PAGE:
click to enlarge The Fair Warning Tour at Lloyd Noble Center in 1981. (Ronnie Green / Provided)
  • Ronnie Green / Provided
  • The Fair Warning Tour at Lloyd Noble Center in 1981.
The Fair Warning Tour at Lloyd Noble Center in 1981. (Ronnie Green / Provided)
  • Ronnie Green / Provided
  • The Fair Warning Tour at Lloyd Noble Center in 1981.
click to enlarge The Fair Warning Tour at Lloyd Noble Center in 1981. (Ronnie Green / Provided)
  • Ronnie Green / Provided
  • The Fair Warning Tour at Lloyd Noble Center in 1981.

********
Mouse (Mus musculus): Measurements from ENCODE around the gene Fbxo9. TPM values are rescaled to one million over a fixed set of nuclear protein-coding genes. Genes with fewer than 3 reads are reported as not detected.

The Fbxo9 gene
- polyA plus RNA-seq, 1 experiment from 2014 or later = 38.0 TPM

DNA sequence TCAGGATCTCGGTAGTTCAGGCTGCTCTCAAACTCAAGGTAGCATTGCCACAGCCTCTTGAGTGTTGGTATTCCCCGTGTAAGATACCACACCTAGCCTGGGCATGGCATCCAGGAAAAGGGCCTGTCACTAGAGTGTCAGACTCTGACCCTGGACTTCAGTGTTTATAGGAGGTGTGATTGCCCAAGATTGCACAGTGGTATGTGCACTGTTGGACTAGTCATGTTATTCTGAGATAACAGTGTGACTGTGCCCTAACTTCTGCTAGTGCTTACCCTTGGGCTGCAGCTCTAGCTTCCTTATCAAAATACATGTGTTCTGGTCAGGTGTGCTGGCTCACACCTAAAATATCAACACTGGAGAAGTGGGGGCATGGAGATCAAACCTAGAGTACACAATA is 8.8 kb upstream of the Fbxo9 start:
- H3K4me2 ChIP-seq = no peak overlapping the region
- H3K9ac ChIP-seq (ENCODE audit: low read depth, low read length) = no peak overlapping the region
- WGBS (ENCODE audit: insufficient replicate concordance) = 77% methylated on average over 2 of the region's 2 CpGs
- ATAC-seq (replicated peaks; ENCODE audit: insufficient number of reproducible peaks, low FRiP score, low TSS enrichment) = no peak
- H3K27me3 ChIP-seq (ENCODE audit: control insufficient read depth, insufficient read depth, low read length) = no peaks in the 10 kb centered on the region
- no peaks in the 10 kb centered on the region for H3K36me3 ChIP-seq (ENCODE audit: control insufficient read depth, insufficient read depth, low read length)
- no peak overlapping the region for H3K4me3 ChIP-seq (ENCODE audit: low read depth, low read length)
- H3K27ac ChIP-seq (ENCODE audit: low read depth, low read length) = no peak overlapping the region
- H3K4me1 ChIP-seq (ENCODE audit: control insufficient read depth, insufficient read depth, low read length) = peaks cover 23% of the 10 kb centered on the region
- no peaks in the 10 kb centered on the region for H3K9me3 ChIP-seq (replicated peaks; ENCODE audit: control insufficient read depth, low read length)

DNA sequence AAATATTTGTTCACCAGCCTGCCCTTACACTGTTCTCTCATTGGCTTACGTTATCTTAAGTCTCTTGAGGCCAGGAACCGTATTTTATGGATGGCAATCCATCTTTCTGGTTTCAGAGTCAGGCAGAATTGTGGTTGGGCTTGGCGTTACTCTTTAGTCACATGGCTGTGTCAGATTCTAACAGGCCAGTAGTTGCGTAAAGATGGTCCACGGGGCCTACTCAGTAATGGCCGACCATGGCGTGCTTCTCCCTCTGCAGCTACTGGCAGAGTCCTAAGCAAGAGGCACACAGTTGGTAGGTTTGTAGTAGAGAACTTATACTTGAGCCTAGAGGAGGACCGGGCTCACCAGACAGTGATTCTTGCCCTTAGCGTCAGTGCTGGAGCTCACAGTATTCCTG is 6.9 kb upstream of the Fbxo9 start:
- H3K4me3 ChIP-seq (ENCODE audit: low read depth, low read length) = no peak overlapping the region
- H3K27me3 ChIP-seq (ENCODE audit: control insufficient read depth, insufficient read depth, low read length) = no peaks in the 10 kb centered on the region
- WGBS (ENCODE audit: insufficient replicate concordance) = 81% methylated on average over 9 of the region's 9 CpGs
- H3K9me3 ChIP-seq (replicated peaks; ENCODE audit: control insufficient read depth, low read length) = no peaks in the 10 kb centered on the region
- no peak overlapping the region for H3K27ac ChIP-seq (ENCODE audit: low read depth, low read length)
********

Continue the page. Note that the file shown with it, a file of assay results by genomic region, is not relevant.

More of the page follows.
Lloyd Noble Center, Norman Oct. 3, 1981 Van Halen with G-Force Touring album: Fair Warning

Van Halen rode high on this tour, largely due to the popularity of three live music videos — “Hear About It Later,” “So This Is Love?” and “Unchained” — recorded in Oakland that May.

“When I booked them into Lloyd Noble, by then, they were big stars,” Schaefer said. “I vividly recall Eddie had a skinny little Valerie Bertinelli on his arm.”

The last Oklahoma City performances with David Lee Roth for 24 years, at Myriad Convention Center. (Ronnie Green / Provided)
  • Ronnie Green / Provided
  • The last Oklahoma City performances with David Lee Roth for 24 years, at Myriad Convention Center.
Opening night in Oklahoma City during Van Halen’s 1984 heyday, June 1984. (Ronnie Green / Provided)
  • Ronnie Green / Provided
  • Opening night in Oklahoma City during Van Halen’s 1984 heyday, June 1984.